Stereotypes make you less than.
That’s not to say that every character has to run against stereotype. I want brainy, wordy Jewish, big haired Kitty Pryde from Chicago because that’s someone I recognize in my own life as a brainy, wordy Jewish person with big hair living in Brooklyn. But if someone wrote her as greedy, penny pinching, with grotesque facial features that would be really fucked up.
As Brett points out stereotypes are also bad writing. Look at Luke Cage when he’s given cheesy dialog written by a white guy who probably doesn’t know any actual black men from Harlem? It’s bad. Compare it to David F Walker writing Cage with knowledge, life experience and cultural competency? Guess which is a better comic.
Alex: Both Brett and Elana make an excellent point; many stereotypes are perpetuated by a writers ignorance of the person/culture/subject matter.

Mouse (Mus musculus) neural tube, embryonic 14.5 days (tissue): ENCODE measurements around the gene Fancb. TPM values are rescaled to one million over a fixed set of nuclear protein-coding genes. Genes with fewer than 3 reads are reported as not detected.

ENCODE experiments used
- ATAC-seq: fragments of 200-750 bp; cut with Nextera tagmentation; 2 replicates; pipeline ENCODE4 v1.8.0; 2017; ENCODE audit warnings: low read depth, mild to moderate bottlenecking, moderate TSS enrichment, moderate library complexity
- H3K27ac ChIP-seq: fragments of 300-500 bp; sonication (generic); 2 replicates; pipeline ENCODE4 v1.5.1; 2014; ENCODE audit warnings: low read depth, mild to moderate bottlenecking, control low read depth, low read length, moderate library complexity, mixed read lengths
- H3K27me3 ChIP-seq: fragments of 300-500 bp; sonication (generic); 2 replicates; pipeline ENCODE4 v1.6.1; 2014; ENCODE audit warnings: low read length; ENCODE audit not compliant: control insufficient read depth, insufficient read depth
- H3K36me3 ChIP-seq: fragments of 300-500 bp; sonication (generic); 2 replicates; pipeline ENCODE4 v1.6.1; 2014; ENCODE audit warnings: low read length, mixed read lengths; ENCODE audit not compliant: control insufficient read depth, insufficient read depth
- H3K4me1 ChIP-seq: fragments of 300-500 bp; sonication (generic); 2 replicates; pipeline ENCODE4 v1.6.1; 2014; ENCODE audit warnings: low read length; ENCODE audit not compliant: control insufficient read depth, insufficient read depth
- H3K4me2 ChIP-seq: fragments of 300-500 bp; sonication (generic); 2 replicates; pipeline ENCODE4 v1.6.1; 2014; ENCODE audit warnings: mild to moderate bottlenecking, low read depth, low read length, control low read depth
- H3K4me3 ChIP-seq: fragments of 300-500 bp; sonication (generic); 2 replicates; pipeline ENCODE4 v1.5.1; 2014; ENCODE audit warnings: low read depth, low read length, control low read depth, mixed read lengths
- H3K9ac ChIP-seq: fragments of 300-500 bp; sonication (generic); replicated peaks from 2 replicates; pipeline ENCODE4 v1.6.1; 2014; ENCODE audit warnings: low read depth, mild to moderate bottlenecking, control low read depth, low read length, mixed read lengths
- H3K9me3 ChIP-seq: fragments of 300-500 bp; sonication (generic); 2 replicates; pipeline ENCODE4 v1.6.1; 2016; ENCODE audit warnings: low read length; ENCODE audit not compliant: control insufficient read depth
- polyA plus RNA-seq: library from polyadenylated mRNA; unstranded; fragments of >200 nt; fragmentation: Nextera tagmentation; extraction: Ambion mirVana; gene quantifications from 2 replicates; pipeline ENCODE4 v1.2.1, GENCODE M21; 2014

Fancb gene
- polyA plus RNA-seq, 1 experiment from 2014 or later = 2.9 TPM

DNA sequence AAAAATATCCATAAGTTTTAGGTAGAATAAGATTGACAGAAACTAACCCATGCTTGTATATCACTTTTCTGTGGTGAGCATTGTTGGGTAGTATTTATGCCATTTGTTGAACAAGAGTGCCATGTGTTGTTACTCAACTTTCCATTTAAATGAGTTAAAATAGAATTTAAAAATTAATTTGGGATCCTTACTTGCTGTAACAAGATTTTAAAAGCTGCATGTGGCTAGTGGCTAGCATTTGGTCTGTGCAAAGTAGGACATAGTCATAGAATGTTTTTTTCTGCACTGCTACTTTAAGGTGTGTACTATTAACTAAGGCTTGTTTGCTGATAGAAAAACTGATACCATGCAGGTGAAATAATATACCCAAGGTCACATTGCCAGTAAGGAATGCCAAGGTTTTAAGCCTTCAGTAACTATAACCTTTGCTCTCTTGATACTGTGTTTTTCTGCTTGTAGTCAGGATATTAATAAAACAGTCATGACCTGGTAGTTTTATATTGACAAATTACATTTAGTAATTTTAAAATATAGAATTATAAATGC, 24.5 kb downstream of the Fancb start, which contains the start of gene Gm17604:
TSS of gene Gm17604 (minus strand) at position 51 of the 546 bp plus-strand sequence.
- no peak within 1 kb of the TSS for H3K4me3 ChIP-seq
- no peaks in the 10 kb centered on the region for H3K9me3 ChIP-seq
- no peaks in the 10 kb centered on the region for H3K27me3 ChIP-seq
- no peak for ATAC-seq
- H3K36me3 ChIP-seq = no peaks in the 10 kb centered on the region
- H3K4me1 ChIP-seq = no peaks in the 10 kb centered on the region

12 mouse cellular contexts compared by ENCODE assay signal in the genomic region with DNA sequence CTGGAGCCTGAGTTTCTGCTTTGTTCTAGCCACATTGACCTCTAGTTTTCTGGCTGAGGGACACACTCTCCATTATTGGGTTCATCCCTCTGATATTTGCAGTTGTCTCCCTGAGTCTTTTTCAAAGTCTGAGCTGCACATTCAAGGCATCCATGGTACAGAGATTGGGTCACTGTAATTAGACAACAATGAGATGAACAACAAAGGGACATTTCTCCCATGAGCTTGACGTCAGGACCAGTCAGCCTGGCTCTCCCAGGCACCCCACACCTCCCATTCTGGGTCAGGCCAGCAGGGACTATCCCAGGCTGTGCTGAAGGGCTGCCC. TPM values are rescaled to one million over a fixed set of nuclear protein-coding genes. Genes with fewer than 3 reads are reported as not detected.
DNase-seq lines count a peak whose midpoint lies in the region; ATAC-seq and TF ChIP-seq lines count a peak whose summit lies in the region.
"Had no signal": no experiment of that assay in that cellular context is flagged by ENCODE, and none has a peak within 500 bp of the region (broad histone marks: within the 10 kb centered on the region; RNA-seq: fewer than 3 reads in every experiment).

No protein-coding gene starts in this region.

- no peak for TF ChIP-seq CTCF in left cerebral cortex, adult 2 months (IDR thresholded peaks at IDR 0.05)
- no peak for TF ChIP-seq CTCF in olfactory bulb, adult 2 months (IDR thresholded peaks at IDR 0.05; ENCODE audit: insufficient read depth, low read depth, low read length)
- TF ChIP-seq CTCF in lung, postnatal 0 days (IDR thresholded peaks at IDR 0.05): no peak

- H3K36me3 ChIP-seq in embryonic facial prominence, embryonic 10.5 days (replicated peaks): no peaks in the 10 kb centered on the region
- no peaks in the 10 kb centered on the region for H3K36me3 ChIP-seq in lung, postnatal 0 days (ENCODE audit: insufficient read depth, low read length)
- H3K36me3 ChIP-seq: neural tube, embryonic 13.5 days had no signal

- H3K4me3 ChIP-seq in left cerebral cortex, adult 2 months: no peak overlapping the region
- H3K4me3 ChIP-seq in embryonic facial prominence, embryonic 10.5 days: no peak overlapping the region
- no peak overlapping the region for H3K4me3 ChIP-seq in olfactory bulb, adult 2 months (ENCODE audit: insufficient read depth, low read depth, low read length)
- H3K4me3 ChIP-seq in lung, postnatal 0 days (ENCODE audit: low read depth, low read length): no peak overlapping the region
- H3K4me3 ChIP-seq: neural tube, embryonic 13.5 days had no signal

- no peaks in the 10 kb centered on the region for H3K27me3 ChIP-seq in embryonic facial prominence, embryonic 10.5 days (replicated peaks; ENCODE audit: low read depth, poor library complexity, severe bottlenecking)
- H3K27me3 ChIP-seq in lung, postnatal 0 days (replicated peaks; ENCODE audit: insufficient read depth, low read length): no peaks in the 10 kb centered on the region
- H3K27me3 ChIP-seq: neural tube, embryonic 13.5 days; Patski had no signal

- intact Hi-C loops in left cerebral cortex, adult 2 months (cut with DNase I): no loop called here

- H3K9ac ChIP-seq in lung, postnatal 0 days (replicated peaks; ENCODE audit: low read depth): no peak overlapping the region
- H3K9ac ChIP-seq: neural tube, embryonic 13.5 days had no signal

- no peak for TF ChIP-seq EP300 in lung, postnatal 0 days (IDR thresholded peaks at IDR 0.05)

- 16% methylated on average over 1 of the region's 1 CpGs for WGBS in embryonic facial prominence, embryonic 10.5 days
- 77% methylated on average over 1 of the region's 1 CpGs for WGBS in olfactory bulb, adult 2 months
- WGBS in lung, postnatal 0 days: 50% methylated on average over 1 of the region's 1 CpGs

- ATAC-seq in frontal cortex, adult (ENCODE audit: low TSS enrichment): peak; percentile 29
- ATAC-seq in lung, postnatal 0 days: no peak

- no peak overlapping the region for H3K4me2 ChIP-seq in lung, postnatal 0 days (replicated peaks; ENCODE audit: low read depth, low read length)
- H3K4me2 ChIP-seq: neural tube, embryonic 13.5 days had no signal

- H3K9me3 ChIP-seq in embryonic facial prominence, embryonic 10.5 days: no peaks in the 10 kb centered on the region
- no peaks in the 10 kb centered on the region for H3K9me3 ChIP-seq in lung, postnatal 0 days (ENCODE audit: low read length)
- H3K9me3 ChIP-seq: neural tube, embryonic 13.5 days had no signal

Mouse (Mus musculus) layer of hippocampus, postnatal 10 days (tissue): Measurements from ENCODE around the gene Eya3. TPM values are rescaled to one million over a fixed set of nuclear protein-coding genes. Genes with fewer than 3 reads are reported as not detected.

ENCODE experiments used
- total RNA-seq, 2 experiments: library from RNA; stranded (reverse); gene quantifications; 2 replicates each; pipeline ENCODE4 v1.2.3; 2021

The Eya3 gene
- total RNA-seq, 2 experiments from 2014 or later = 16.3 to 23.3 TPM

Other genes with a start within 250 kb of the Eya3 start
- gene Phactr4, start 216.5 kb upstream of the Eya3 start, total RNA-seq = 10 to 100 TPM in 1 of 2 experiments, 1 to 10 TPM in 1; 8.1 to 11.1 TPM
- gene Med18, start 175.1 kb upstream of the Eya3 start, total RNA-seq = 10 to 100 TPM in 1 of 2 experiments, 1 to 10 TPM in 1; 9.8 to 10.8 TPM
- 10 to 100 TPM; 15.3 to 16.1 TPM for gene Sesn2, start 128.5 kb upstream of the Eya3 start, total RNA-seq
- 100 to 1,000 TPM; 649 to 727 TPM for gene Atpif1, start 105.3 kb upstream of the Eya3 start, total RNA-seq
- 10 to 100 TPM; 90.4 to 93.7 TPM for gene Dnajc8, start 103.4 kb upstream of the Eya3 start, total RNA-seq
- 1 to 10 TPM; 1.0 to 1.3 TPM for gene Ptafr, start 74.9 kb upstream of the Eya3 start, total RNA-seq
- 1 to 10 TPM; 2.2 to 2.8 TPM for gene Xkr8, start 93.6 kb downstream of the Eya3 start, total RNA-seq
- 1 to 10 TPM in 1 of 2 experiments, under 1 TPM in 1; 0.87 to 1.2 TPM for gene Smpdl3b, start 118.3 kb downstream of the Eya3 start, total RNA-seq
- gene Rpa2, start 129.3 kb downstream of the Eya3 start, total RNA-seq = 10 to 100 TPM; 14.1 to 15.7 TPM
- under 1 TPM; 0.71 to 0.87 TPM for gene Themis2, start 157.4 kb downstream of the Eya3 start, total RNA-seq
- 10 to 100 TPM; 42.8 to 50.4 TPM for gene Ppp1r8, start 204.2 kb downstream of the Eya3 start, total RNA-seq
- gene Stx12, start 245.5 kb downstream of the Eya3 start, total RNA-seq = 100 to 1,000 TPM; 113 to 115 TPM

While sometimes a stereotype can be used to great effect (on a personal level, I do drink my body weight in tea everyday, something my friends attribute to my Englishness), it’s important to recognise that there’s a very fine line that is far too often crossed, whether because of bad writing or ignorance.
Ryan: Here’s the sad truth — how dangerous are stereotypes in comics? Only as dangerous as a stereotype perpetuated within a very small community of readers can be. I think we fool ourselves into thinking that comics have a wider cultural impact than they do simply because of the success comics-based properties continue to have in Hollywood, but by then they’ve usually — hopefully! — been stripped of any intentionally (or even accidentally and/or marginally) offensive nonsense. Stereotypes in comics WERE a shit-storm of nastiness for decades, but to say they STILL have much of a negative impact, we’d need to have more than 75,000-100,000 comic book readers left in the English-speaking world. And we don’t. Shit, that number might even be generous.